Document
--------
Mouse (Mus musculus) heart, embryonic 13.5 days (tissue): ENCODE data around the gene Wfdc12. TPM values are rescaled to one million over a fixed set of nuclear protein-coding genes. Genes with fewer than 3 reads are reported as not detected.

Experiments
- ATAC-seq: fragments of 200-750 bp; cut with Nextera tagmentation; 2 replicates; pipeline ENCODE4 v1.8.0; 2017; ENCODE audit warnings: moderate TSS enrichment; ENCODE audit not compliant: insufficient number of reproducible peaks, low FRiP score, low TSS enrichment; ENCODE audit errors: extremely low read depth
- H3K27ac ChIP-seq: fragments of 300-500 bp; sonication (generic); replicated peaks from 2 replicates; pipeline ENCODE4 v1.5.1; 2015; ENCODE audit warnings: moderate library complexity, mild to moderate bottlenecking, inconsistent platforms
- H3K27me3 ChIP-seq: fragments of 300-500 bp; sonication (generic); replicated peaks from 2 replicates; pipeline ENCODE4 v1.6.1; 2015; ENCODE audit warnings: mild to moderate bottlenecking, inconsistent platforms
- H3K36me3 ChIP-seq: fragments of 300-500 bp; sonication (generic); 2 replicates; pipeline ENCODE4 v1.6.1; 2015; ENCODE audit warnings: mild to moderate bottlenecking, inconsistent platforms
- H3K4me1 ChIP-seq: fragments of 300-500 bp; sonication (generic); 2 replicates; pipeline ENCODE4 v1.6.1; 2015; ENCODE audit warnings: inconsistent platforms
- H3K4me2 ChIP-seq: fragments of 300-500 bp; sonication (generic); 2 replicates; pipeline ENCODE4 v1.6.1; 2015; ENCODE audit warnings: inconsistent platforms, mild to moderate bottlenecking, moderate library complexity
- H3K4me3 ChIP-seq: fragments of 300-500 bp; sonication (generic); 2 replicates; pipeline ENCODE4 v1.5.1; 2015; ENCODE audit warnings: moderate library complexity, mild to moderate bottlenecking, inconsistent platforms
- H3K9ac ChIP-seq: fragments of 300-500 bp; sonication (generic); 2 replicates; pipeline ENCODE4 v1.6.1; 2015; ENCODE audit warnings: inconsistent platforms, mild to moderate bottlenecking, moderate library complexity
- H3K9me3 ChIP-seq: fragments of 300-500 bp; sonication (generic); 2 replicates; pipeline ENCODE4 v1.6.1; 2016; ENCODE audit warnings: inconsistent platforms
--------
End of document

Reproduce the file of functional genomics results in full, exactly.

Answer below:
Mouse (Mus musculus) heart, embryonic 13.5 days (tissue): ENCODE data around the gene Wfdc12. TPM values are rescaled to one million over a fixed set of nuclear protein-coding genes. Genes with fewer than 3 reads are reported as not detected.

Experiments
- ATAC-seq: fragments of 200-750 bp; cut with Nextera tagmentation; 2 replicates; pipeline ENCODE4 v1.8.0; 2017; ENCODE audit warnings: moderate TSS enrichment; ENCODE audit not compliant: insufficient number of reproducible peaks, low FRiP score, low TSS enrichment; ENCODE audit errors: extremely low read depth
- H3K27ac ChIP-seq: fragments of 300-500 bp; sonication (generic); replicated peaks from 2 replicates; pipeline ENCODE4 v1.5.1; 2015; ENCODE audit warnings: moderate library complexity, mild to moderate bottlenecking, inconsistent platforms
- H3K27me3 ChIP-seq: fragments of 300-500 bp; sonication (generic); replicated peaks from 2 replicates; pipeline ENCODE4 v1.6.1; 2015; ENCODE audit warnings: mild to moderate bottlenecking, inconsistent platforms
- H3K36me3 ChIP-seq: fragments of 300-500 bp; sonication (generic); 2 replicates; pipeline ENCODE4 v1.6.1; 2015; ENCODE audit warnings: mild to moderate bottlenecking, inconsistent platforms
- H3K4me1 ChIP-seq: fragments of 300-500 bp; sonication (generic); 2 replicates; pipeline ENCODE4 v1.6.1; 2015; ENCODE audit warnings: inconsistent platforms
- H3K4me2 ChIP-seq: fragments of 300-500 bp; sonication (generic); 2 replicates; pipeline ENCODE4 v1.6.1; 2015; ENCODE audit warnings: inconsistent platforms, mild to moderate bottlenecking, moderate library complexity
- H3K4me3 ChIP-seq: fragments of 300-500 bp; sonication (generic); 2 replicates; pipeline ENCODE4 v1.5.1; 2015; ENCODE audit warnings: moderate library complexity, mild to moderate bottlenecking, inconsistent platforms
- H3K9ac ChIP-seq: fragments of 300-500 bp; sonication (generic); 2 replicates; pipeline ENCODE4 v1.6.1; 2015; ENCODE audit warnings: inconsistent platforms, mild to moderate bottlenecking, moderate library complexity
- H3K9me3 ChIP-seq: fragments of 300-500 bp; sonication (generic); 2 replicates; pipeline ENCODE4 v1.6.1; 2016; ENCODE audit warnings: inconsistent platforms